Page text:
Despite these challenges, maintaining open communication channels and enhancing dialogue is critical. Dr. Celik believed that "maintaining open communication channels and enhancing dialogue can play a crucial role in averting potential crises and fostering a problem-solving mindset."

He advocated for "promoting constructive engagement and seeking common ground," as these efforts can lead both parties to address the underlying structural issues and achieve lasting stability in their relations.

Cultural and historical matters between Greece, Türkiye

On the cultural front, Dr. Nedos addressed recent controversies, such as the conversion of historical sites. "The decision to convert the Chora Monastery into a mosque does not directly relate to Greek-Turkish relations," he suggested, adding: "While these are decisions within the sovereign rights of a country, they can lead to significant public backlash and impact bilateral relations."

"Greece has voiced its concerns through UNESCO since this conversion is fundamentally a sovereign decision by the Turkish government," he added.

Dr. Celik discussed the manipulation of public sentiments in Greece, particularly regarding the Kariye Mosque conversion: "In nationalist circles within Greek public opinion, there's an ongoing manipulation of sentiments surrounding the decision regarding the Kariye Mosque, which was made four years ago. However, the recent resurgence of reactions suggests a deliberate attempt to sabotage the ongoing normalization process."

However, he added: "Greek Foreign Minister G. Gierapetritis' measured approach to the Kariye Mosque issue indicates Greece's commitment to maintaining the current normalization phase. Consequently, this significant decision may be downplayed by Greek leadership to manage public sentiment within Greece and sustain the progress toward normalization."

Regional Impacts and the EU between Greece, Türkiye

Dr. Nedos explained Türkiye's relationship with the EU and NATO, saying: "This has to do with how Türkiye's current leadership views the country's role over the next decade or so. It seems a special relationship with the EU is a goal shared by most major EU countries."

The expert noted, "Greece consistently supports full EU membership for Türkiye."

NATO's cohesion was notably strong during the Ukraine crisis, but it may face new tests in the months ahead. Türkiye will likely continue its strategic approach of keeping Euro-Atlantic options open while engaging with other key regional players like Iran and Russia," he added.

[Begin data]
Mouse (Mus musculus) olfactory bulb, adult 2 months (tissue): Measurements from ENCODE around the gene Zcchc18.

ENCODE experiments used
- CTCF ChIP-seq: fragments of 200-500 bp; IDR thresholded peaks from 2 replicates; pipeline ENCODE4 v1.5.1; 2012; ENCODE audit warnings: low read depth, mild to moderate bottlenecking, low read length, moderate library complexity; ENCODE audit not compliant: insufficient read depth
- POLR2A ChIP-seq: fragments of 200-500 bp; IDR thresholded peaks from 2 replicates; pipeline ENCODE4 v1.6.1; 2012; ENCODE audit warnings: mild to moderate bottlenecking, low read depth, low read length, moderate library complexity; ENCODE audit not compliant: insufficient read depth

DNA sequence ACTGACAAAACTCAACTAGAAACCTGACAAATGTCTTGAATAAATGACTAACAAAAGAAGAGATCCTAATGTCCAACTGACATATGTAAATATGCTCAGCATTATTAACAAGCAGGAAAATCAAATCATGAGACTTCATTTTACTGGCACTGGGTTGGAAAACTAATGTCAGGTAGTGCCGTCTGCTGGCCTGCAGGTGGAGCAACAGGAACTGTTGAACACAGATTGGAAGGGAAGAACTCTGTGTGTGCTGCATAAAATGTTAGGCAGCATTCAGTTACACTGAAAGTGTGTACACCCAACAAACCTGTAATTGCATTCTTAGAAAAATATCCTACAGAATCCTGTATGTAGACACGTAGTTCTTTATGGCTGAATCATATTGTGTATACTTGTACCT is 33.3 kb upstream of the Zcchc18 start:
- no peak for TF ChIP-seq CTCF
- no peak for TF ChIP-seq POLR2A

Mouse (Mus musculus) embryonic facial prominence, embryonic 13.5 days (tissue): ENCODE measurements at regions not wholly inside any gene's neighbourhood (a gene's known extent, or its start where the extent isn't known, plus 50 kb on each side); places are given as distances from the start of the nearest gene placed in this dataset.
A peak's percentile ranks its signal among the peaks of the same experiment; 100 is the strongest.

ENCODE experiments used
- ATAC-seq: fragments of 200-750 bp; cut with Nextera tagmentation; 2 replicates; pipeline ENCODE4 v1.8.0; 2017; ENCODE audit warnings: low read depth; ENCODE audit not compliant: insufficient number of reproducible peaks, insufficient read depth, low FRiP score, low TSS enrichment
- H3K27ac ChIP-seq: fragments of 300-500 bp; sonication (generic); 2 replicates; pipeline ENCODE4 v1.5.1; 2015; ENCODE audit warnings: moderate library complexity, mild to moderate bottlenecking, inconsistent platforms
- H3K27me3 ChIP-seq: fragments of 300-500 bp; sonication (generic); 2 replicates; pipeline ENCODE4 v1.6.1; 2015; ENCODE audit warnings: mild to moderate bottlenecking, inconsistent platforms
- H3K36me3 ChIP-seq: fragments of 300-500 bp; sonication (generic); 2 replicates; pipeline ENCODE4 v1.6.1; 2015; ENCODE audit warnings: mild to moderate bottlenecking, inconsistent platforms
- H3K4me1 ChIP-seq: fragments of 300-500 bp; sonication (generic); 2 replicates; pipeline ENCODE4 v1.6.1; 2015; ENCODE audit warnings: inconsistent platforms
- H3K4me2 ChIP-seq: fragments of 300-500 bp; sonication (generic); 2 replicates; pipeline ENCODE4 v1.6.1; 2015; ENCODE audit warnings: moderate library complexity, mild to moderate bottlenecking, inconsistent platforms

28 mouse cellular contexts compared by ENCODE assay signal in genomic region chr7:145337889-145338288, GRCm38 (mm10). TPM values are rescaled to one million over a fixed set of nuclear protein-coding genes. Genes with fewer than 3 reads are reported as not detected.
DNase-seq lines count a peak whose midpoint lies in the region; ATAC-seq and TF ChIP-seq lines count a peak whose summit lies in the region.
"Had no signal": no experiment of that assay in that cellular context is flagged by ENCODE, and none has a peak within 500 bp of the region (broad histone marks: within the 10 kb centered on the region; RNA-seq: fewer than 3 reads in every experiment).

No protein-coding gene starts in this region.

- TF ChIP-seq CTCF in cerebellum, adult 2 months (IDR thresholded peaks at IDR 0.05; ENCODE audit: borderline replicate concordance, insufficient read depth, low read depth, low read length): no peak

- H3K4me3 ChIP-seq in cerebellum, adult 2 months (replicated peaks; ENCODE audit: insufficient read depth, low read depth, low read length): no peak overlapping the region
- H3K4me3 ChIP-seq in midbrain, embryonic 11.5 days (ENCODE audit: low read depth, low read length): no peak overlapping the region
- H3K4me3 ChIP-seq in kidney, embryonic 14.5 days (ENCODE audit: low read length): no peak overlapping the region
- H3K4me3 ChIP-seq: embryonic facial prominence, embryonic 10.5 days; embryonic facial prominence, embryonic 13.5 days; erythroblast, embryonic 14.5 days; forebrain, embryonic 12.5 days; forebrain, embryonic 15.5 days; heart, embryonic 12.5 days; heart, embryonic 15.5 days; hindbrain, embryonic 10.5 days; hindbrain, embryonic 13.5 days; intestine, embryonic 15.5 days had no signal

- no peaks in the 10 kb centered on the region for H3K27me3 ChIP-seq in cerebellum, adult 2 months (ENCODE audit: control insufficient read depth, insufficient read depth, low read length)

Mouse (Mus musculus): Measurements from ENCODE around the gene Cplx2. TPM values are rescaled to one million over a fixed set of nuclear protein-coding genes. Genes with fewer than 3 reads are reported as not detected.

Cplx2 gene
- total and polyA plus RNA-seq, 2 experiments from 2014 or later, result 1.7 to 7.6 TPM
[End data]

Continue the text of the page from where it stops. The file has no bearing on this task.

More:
Dr. Celik elaborated on the implications for Türkiye’s EU bid: "Overcoming Türkiye's challenges to EU membership involves internal and external factors. Internally, there are issues related to the EU's demands on sovereignty. Still, the main hurdles lie in the EU's identity, its strategic perspective on Türkiye and concerns about its organizational structure."

"Addressing external barriers could have a constructive impact, particularly by easing tensions within the anti-Türkiye faction and fostering normalized relations through collaborative decisions and measures," he stated.

In conclusion, Vassilis Dr. Nedos and Dr. Kadir Ertac Celik's insights reflect Greek-Turkish relations' intricate and multi-layered nature. The Erdogan-Mitsotakis meeting is not just a diplomatic formality but a crucial dialogue with the potential to reshape the geopolitical landscape of the Eastern Mediterranean.

 "Progress will require time, honesty, and serious discussions, moving beyond current diplomatic interactions to potentially more binding agreements. However, reaching such a stage seems quite remote given the current circumstances," Dr. Nedos believed.

Both leaders face the daunting task of navigating through their historical past to pave a new path toward mutual respect and cooperative engagement.

The outcome of this meeting could signal a new era of diplomacy, potentially ushering in a period of sustained peace and cooperation in a historically volatile region.